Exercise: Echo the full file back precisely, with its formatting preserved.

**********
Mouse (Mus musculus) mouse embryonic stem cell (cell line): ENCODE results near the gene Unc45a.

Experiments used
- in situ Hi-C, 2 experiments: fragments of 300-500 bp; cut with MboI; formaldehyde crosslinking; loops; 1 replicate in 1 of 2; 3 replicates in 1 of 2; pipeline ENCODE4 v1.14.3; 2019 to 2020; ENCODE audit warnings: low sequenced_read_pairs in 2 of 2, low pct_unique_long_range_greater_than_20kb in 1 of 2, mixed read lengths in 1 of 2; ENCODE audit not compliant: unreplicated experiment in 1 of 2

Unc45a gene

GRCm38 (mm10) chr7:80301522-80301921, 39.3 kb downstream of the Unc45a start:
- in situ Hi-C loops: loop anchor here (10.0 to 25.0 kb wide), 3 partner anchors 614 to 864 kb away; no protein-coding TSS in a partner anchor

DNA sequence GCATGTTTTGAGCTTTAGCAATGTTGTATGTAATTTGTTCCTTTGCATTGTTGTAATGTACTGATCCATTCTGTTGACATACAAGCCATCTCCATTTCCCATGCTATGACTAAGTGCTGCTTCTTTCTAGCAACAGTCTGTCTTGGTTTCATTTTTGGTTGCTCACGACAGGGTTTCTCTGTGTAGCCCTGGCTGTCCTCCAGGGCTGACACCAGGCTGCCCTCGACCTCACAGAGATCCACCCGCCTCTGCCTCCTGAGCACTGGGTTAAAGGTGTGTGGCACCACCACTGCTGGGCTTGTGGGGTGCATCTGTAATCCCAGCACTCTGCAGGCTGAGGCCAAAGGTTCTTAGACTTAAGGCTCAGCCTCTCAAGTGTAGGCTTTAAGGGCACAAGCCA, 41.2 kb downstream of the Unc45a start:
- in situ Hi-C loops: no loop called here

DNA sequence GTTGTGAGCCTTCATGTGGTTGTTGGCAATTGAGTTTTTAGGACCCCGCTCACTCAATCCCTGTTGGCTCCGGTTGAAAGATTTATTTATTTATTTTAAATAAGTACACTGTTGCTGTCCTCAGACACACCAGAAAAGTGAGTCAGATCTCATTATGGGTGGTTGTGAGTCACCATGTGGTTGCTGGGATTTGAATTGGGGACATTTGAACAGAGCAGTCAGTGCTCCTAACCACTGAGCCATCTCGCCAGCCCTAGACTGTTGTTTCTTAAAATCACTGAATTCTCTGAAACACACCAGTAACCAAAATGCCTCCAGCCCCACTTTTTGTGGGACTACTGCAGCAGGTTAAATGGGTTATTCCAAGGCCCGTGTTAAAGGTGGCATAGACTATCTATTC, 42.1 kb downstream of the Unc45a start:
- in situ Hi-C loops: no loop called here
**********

Mouse (Mus musculus) mouse embryonic stem cell (cell line): ENCODE results near the gene Unc45a.

Experiments used
- in situ Hi-C, 2 experiments: fragments of 300-500 bp; cut with MboI; formaldehyde crosslinking; loops; 1 replicate in 1 of 2; 3 replicates in 1 of 2; pipeline ENCODE4 v1.14.3; 2019 to 2020; ENCODE audit warnings: low sequenced_read_pairs in 2 of 2, low pct_unique_long_range_greater_than_20kb in 1 of 2, mixed read lengths in 1 of 2; ENCODE audit not compliant: unreplicated experiment in 1 of 2

Unc45a gene

GRCm38 (mm10) chr7:80301522-80301921, 39.3 kb downstream of the Unc45a start:
- in situ Hi-C loops: loop anchor here (10.0 to 25.0 kb wide), 3 partner anchors 614 to 864 kb away; no protein-coding TSS in a partner anchor

DNA sequence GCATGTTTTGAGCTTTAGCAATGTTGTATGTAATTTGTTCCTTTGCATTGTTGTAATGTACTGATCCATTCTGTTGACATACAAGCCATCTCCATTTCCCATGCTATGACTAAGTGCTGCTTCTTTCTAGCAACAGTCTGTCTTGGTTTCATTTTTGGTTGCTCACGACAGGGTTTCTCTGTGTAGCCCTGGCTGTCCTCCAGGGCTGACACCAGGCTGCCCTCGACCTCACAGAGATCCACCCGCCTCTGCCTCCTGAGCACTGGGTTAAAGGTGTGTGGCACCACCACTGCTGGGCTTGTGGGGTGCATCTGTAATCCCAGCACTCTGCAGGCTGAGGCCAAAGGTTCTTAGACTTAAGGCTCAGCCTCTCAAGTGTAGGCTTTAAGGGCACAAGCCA, 41.2 kb downstream of the Unc45a start:
- in situ Hi-C loops: no loop called here

DNA sequence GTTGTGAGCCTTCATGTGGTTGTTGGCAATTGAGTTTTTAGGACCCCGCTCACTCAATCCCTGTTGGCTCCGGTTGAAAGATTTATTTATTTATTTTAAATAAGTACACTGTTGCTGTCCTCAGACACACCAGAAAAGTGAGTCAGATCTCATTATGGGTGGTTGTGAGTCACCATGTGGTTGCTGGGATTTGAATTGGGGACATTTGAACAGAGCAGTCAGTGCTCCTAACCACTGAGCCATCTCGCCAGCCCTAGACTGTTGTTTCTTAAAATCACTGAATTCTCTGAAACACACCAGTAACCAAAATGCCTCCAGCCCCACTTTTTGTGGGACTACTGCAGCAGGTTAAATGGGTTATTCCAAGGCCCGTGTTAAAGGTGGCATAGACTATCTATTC, 42.1 kb downstream of the Unc45a start:
- in situ Hi-C loops: no loop called here